–Eleven patients were sent to RSU Kisaran.  Blood samples have been sent to Jakarta.  They are identified as:

Darsiyem, D32, (One report says Igo was his son)

Misniah,35,

Ujang, US 38,

Sudira, Sdr 39,

Indah Purnama Sari,6,

Rindi, RM 8,

Dwi Yanti, DY 5,

Rama Agus Setiana, D 2,

dan Retno Ayu Pratiwi, RAP, 5

(NOTE: Ages for the above vary in reports; at least one person not accounted for in above listing.)

Erna Tresnaningsih, Indonesian Health Ministry Director Of Animan-borne Disease Control said that the dead chickens didn’t have symptoms that looked like bird flu.  EARN YOUR MONEY, ERNA!

–Aug. 8 , Sinar Ginting, spokesperson at Adam Malik Hospital, confirmed that the blood from both children had the virus.

–Poultry in the area is positive so they begin slaughtering birds. (But they can only go so far?)

–WHO arrives in affected village.  Some patients kept from leaving hospital despite improvement.

–Indonesian Health Ministry says villagers have recovered and have tested negative for avian flu               ( . . .after tamiflu)

 –Report out suggesting that an additional 74 may be infected.

Addendum to Summary.

 

The following agencies and officials are involved with or are closely monitoring the events in Air Batu: “We have carried out the intensive handling against the patient in RS H Adam Malik Medan and RSUD H Abdul Manan Simatupang Kisaran by dropping dozens of medical teams from three agencies to carry out observation and the medical handling of the patients,” Chandra said in the Bird Flu Patient Isolation Space at RSUHAM Medan, on Thursday (7/8).
Dr. Chandra Syafe’i, Head of North Sumatra Health Team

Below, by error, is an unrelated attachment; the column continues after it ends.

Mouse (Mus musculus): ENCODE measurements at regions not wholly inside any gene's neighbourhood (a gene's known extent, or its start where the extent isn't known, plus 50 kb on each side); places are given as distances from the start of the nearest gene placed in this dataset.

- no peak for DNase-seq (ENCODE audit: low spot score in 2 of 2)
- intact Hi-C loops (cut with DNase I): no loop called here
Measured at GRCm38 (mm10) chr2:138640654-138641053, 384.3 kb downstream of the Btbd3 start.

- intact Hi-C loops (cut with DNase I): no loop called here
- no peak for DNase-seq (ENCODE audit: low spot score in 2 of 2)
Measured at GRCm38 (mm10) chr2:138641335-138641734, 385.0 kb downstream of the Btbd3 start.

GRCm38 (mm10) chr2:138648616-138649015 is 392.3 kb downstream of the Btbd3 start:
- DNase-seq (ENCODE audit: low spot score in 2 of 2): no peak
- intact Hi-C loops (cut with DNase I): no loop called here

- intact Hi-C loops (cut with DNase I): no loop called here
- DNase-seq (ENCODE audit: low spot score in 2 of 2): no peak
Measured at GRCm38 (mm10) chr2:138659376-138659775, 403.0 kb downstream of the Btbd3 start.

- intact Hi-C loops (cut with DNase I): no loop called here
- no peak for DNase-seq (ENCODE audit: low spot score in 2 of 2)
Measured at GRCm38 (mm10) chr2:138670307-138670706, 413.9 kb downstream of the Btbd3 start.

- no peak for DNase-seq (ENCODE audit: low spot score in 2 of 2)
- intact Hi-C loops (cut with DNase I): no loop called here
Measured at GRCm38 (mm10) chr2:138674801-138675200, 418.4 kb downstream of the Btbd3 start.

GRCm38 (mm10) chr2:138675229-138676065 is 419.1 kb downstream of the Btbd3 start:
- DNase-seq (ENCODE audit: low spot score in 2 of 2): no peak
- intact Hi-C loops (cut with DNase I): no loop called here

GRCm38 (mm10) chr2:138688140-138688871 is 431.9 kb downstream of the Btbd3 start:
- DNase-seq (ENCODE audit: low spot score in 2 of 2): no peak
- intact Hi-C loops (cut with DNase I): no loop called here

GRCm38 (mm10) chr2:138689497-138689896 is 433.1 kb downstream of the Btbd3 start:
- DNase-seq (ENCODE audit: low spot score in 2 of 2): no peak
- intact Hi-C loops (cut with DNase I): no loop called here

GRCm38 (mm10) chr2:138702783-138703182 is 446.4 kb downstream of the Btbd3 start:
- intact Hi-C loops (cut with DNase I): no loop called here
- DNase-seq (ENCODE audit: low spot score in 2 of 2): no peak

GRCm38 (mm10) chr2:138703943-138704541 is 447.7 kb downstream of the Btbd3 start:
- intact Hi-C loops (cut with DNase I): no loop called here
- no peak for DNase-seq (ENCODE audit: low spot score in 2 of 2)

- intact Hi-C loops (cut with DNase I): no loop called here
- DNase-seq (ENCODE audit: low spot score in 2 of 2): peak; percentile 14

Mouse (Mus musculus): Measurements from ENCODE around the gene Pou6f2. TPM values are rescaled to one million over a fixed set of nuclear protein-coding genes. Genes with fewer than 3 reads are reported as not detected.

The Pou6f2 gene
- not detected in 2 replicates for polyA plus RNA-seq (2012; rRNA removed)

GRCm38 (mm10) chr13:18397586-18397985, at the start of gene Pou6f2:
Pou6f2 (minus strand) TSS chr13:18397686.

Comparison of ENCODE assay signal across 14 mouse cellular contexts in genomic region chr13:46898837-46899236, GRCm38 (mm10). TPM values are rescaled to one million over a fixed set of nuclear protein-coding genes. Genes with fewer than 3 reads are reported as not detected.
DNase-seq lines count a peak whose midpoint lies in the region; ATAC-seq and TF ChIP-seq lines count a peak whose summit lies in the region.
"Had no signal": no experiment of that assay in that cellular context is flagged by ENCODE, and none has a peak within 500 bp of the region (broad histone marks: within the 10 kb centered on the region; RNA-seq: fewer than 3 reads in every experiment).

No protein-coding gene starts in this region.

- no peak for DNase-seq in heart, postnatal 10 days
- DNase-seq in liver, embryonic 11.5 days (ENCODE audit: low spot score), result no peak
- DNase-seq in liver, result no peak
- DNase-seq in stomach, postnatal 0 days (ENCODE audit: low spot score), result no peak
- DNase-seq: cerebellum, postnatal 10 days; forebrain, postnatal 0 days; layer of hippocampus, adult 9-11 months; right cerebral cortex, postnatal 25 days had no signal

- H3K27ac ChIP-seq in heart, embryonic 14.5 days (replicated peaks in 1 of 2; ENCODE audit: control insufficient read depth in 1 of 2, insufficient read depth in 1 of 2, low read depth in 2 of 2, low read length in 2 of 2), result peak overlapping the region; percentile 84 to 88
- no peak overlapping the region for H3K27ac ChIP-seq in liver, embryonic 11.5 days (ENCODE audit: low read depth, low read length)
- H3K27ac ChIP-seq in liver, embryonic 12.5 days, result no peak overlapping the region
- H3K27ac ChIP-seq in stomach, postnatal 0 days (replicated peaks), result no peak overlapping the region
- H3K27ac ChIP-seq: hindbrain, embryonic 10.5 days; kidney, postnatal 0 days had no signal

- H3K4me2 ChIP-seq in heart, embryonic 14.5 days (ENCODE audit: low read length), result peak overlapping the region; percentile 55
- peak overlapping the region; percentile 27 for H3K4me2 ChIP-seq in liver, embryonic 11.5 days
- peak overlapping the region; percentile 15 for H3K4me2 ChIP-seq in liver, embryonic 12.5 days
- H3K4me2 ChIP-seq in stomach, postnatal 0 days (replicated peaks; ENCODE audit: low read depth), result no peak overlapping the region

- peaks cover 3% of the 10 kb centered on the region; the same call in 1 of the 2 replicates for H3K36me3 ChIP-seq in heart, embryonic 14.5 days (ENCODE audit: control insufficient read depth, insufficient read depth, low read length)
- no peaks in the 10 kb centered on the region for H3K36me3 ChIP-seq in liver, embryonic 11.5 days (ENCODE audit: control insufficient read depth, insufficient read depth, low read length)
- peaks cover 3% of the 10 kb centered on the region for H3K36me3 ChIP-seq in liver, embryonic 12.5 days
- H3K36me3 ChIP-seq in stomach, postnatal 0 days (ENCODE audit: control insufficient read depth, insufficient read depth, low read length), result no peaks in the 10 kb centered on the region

North Sumatra Medical Staff
   RSU Jahi Adam Malik Medan
   USU School of Medicine
   Plantation Co., PTPN IV, Air Batu, Dr. Muhammad Hafiz
Asahan Regency Health Service/North Sumatra Health  Service Head, Dr. Armansyah
   Siregar
Asahan Regional Livestock Service, Head of Community Health Sector and Veterinary
   Services, Amir Husein
Asahan Subagency Head for the Handling and Eradication of Disease, Dr. Yunan Pane
Asahan Regional Livestock Service, Chief Officer Oktoni Eryanto
Centre of Health Research and Development (Puslitbangkes)
Kasi Observation and Domestic Animal Disease Observation, Harimansyah
Kebumen Regency Livestock and Fishery Health Agency, Head Suhartilah
Kisiran RSU HAMS Director, Dr. Bambung Wahydi
North Sumatra Livestock Veterinary Agency, Nurdin Lubis
North Sumatran Province Subagency Health Dept., Pemberatasan of Illness and and
   Environmental Sanitation, Dr. Surya Dharma
North Sumatran PDIP Politicians (no names given)
RI Health Department/Zoological Guidance and Evaluation, Tato Suharto
RSUP  H Abdul Manan, Simatupang
RSUP H Adam Malik Regional Public Hospital, Medan
   Team Leader Dr. Luhur Soeroso
   Public Relations Spokesperson Sinar Ginting
Shavings Regency Health Head, Armansyah
Shavings Regency Livestock Breeding Service, Drh Bakhtiar
U.S. Consulate-General, Medan
World Health Organization, I. Nyoman Kandun, Director General of Communicable  
   Diseases